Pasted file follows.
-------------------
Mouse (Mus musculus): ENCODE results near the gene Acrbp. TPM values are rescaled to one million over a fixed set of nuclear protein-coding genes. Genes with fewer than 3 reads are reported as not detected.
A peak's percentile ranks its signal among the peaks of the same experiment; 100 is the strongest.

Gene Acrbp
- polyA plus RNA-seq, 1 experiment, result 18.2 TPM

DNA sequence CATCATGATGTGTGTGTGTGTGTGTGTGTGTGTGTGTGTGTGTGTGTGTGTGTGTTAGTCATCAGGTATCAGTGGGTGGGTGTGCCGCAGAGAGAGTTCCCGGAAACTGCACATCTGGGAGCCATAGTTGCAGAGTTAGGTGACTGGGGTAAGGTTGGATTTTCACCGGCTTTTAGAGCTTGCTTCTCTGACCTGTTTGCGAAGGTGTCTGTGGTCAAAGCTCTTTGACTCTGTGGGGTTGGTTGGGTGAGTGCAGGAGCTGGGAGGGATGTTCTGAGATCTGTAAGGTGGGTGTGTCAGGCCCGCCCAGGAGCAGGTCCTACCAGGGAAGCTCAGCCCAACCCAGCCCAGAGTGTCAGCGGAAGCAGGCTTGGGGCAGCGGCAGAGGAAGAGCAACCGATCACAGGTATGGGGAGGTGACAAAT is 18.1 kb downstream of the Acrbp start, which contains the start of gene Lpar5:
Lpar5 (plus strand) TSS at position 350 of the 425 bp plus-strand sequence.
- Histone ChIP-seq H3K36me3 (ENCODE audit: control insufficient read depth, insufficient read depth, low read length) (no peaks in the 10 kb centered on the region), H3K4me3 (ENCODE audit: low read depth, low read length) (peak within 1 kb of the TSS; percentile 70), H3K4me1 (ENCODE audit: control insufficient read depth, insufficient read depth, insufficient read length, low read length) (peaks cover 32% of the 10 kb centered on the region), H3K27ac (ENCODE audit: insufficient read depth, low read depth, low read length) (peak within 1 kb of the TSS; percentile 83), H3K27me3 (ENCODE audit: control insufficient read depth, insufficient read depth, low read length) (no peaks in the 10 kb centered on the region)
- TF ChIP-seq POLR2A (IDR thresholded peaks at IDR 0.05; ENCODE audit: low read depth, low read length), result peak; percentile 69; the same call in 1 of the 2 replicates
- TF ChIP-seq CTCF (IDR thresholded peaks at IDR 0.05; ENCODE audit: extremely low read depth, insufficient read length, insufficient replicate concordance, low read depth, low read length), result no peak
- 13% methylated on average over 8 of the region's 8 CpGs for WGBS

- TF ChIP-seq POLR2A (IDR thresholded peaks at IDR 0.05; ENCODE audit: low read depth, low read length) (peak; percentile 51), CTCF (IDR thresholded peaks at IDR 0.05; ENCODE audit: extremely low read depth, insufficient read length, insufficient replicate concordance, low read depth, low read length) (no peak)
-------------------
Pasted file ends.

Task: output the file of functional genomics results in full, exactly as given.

Mouse (Mus musculus): ENCODE results near the gene Acrbp. TPM values are rescaled to one million over a fixed set of nuclear protein-coding genes. Genes with fewer than 3 reads are reported as not detected.
A peak's percentile ranks its signal among the peaks of the same experiment; 100 is the strongest.

Gene Acrbp
- polyA plus RNA-seq, 1 experiment, result 18.2 TPM

DNA sequence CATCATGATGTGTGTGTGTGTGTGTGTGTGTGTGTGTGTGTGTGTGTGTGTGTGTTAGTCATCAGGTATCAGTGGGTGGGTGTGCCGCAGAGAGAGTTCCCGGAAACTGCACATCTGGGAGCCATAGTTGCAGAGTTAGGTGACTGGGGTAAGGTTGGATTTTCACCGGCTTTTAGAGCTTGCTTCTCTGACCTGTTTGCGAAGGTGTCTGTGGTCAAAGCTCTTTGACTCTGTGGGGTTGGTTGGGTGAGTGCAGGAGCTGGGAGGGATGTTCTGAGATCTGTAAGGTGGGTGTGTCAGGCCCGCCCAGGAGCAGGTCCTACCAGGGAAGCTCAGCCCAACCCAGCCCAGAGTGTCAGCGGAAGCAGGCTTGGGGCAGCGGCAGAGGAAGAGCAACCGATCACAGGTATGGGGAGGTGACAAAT is 18.1 kb downstream of the Acrbp start, which contains the start of gene Lpar5:
Lpar5 (plus strand) TSS at position 350 of the 425 bp plus-strand sequence.
- Histone ChIP-seq H3K36me3 (ENCODE audit: control insufficient read depth, insufficient read depth, low read length) (no peaks in the 10 kb centered on the region), H3K4me3 (ENCODE audit: low read depth, low read length) (peak within 1 kb of the TSS; percentile 70), H3K4me1 (ENCODE audit: control insufficient read depth, insufficient read depth, insufficient read length, low read length) (peaks cover 32% of the 10 kb centered on the region), H3K27ac (ENCODE audit: insufficient read depth, low read depth, low read length) (peak within 1 kb of the TSS; percentile 83), H3K27me3 (ENCODE audit: control insufficient read depth, insufficient read depth, low read length) (no peaks in the 10 kb centered on the region)
- TF ChIP-seq POLR2A (IDR thresholded peaks at IDR 0.05; ENCODE audit: low read depth, low read length), result peak; percentile 69; the same call in 1 of the 2 replicates
- TF ChIP-seq CTCF (IDR thresholded peaks at IDR 0.05; ENCODE audit: extremely low read depth, insufficient read length, insufficient replicate concordance, low read depth, low read length), result no peak
- 13% methylated on average over 8 of the region's 8 CpGs for WGBS

- TF ChIP-seq POLR2A (IDR thresholded peaks at IDR 0.05; ENCODE audit: low read depth, low read length) (peak; percentile 51), CTCF (IDR thresholded peaks at IDR 0.05; ENCODE audit: extremely low read depth, insufficient read length, insufficient replicate concordance, low read depth, low read length) (no peak)